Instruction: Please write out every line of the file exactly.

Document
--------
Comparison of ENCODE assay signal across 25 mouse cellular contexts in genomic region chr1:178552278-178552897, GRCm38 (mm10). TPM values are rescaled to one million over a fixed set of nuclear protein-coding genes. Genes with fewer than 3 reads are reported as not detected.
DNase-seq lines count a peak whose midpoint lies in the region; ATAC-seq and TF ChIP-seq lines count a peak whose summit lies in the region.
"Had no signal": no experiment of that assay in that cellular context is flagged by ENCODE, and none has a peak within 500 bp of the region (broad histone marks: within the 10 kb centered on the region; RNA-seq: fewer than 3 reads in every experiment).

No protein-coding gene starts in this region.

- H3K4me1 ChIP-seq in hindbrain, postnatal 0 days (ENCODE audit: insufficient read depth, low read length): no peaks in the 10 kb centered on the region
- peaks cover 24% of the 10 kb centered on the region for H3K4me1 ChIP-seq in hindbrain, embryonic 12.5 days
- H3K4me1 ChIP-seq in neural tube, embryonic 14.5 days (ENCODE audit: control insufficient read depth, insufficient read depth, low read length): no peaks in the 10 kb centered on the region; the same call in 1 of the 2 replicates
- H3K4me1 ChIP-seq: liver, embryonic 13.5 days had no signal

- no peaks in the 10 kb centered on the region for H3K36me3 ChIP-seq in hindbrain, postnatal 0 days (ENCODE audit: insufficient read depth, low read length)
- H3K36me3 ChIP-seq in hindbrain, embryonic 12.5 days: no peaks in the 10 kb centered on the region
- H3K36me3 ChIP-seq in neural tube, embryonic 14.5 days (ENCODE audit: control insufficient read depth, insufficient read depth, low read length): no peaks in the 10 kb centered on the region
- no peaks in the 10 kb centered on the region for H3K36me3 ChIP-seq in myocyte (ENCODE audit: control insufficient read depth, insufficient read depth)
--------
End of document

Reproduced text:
Comparison of ENCODE assay signal across 25 mouse cellular contexts in genomic region chr1:178552278-178552897, GRCm38 (mm10). TPM values are rescaled to one million over a fixed set of nuclear protein-coding genes. Genes with fewer than 3 reads are reported as not detected.
DNase-seq lines count a peak whose midpoint lies in the region; ATAC-seq and TF ChIP-seq lines count a peak whose summit lies in the region.
"Had no signal": no experiment of that assay in that cellular context is flagged by ENCODE, and none has a peak within 500 bp of the region (broad histone marks: within the 10 kb centered on the region; RNA-seq: fewer than 3 reads in every experiment).

No protein-coding gene starts in this region.

- H3K4me1 ChIP-seq in hindbrain, postnatal 0 days (ENCODE audit: insufficient read depth, low read length): no peaks in the 10 kb centered on the region
- peaks cover 24% of the 10 kb centered on the region for H3K4me1 ChIP-seq in hindbrain, embryonic 12.5 days
- H3K4me1 ChIP-seq in neural tube, embryonic 14.5 days (ENCODE audit: control insufficient read depth, insufficient read depth, low read length): no peaks in the 10 kb centered on the region; the same call in 1 of the 2 replicates
- H3K4me1 ChIP-seq: liver, embryonic 13.5 days had no signal

- no peaks in the 10 kb centered on the region for H3K36me3 ChIP-seq in hindbrain, postnatal 0 days (ENCODE audit: insufficient read depth, low read length)
- H3K36me3 ChIP-seq in hindbrain, embryonic 12.5 days: no peaks in the 10 kb centered on the region
- H3K36me3 ChIP-seq in neural tube, embryonic 14.5 days (ENCODE audit: control insufficient read depth, insufficient read depth, low read length): no peaks in the 10 kb centered on the region
- no peaks in the 10 kb centered on the region for H3K36me3 ChIP-seq in myocyte (ENCODE audit: control insufficient read depth, insufficient read depth)